In The Teen’s Mind

We have been watching the Yellowstone (Kevin Costner) modern day set series spin-off, 1883. It is a rough Western about that “Yellowstone,” Montana ranch’s family’s ancestors who are crossing (along with others) the continent that year from northern Texas to Oregon. The story is about what you might expect – except probably lots more so for our age of the streaming service and what one can now more easily get away with in terms of foul language, graphic violence, and nudity compared to “old-fashioned” U.S. commercial television.

A critic termed 1883 an “R”-rated Little House on the Prairie. On Paramount+ here in the UK, its rating shows as “18+”. While kids are in it, it is NOT for kids.

The Western has been a staple of American filmmaking since the beginnings of motion pictures in the 1890s. The first big hit in that new filmmaking genre was the less than 15 minute long 1903 The Great Train Robbery silent. (Long out of copyright, YouTube has up the entire Library of Congress version of the film.) The Western has been called – along with baseball and jazz music – one of America’s great cultural “inventions.”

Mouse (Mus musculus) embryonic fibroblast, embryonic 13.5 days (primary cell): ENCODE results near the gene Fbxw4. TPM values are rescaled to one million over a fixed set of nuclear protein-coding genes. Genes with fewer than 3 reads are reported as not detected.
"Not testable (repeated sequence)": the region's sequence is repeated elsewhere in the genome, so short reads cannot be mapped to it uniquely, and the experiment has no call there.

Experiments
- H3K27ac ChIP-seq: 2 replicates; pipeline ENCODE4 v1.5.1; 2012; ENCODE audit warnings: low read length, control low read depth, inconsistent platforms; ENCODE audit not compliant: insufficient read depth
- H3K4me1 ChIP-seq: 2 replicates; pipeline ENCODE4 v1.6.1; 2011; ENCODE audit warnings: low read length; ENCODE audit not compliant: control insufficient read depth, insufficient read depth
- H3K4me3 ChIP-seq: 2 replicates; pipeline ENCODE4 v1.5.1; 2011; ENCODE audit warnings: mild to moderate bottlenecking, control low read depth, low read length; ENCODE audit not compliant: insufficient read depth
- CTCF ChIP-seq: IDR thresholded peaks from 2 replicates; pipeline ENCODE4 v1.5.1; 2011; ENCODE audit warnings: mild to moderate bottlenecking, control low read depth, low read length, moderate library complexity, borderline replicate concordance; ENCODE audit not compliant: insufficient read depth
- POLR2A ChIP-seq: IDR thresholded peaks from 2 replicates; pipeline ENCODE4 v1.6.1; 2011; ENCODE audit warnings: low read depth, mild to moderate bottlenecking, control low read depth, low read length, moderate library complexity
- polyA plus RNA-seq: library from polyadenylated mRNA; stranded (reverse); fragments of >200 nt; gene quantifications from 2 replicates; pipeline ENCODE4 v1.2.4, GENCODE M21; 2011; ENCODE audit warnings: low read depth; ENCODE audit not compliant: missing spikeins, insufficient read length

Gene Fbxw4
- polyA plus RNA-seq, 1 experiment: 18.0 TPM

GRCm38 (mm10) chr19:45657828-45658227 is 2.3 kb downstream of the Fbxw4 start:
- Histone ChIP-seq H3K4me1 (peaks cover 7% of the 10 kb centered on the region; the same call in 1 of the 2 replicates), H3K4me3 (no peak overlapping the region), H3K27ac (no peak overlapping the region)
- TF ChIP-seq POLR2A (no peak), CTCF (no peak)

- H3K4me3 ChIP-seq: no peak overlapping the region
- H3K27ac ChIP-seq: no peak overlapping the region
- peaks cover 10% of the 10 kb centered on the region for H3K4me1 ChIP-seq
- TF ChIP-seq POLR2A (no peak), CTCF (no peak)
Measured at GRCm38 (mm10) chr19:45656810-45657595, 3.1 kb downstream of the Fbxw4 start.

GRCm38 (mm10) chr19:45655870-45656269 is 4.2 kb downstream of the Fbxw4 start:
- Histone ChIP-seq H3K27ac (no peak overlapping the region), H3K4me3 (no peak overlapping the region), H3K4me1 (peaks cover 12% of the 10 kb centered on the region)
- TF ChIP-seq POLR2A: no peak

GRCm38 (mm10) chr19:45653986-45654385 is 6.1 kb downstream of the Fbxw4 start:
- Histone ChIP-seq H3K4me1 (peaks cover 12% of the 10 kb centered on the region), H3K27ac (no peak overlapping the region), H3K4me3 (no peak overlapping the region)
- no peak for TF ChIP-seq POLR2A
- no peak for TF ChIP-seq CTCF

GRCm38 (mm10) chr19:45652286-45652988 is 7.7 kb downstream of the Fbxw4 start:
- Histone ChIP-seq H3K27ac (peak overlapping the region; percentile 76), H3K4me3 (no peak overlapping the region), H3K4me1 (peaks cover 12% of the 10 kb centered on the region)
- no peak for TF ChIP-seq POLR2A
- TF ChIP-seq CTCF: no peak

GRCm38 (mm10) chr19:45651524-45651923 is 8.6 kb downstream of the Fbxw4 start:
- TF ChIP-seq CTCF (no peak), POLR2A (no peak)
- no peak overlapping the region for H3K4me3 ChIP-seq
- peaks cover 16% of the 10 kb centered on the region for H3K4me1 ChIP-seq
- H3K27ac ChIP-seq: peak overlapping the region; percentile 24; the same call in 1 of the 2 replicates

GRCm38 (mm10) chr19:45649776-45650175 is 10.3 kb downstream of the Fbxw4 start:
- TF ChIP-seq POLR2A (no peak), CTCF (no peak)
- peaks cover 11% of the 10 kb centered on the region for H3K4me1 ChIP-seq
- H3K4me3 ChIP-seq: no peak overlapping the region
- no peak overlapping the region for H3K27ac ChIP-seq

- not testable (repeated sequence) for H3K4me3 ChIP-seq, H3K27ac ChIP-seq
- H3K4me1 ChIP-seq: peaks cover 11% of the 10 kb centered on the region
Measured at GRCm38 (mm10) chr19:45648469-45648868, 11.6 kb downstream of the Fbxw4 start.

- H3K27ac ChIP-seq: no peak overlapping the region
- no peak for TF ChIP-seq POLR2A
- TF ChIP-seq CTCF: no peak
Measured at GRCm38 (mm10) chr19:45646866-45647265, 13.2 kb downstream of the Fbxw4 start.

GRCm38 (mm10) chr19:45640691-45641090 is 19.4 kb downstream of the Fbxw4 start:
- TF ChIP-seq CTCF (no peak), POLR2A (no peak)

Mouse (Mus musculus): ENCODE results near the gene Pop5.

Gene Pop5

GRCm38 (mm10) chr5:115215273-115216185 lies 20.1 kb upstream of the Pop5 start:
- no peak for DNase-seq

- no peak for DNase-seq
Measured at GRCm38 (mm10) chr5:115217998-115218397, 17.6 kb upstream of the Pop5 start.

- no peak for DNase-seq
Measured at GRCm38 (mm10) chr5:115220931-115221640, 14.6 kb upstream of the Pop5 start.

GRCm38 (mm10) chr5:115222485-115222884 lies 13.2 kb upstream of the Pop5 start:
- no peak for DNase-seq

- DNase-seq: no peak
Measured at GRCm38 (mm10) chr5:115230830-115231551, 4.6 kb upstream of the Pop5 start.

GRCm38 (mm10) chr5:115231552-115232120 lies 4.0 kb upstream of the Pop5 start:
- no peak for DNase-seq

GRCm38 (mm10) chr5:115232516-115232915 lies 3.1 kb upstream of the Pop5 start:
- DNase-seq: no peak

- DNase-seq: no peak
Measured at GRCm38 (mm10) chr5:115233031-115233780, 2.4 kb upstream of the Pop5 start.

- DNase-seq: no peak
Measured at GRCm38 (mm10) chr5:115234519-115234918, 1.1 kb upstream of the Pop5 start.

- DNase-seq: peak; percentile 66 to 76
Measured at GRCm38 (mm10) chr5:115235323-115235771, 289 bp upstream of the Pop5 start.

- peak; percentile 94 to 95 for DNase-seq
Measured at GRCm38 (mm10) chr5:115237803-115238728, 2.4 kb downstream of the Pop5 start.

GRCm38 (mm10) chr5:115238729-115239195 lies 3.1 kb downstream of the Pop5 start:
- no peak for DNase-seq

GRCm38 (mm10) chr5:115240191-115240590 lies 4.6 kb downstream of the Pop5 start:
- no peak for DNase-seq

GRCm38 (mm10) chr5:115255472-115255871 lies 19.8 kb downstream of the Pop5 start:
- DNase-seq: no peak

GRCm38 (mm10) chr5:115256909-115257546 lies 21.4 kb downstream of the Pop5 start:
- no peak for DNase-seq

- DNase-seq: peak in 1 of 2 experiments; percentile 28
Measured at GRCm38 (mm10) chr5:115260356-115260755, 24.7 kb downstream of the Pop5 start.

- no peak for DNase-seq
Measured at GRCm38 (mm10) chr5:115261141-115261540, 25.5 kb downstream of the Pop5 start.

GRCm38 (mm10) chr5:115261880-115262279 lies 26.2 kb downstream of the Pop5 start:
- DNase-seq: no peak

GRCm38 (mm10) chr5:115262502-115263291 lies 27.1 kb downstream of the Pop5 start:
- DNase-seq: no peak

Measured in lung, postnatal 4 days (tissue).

[Jackson, Wyoming. Photo by me, 2019.]

The Western has also always been a controversial genre in this sense. The white Anglo-American settlement of North America was and remains – especially after the creation of the U.S. in 1776 and it declared its independence from the British Empire – often ugly history. In the simplest of terms, from that Anglo-American perspective small bands of pioneers struck out into the wilderness, survived the harsh elements, attacks by both white brutal outlaws and occasionally raids by merciless Indians who butchered unarmed men, women, and children, and eventually carved out homes and new lives on a mostly empty continent; from the other side’s perspective, their lands were invaded by numerically overwhelming and far more powerful white colonizers who butchered unarmed men, women, and children, and took the continent by force. (For the latter viewpoint, Dee Brown’s groundbreaking Bury My Heart At Wounded Knee: An Indian History of the American West is necessary reading for any U.S. historian: It is essentially U.S. history up to 1890 told from the point of view of Native Americans.)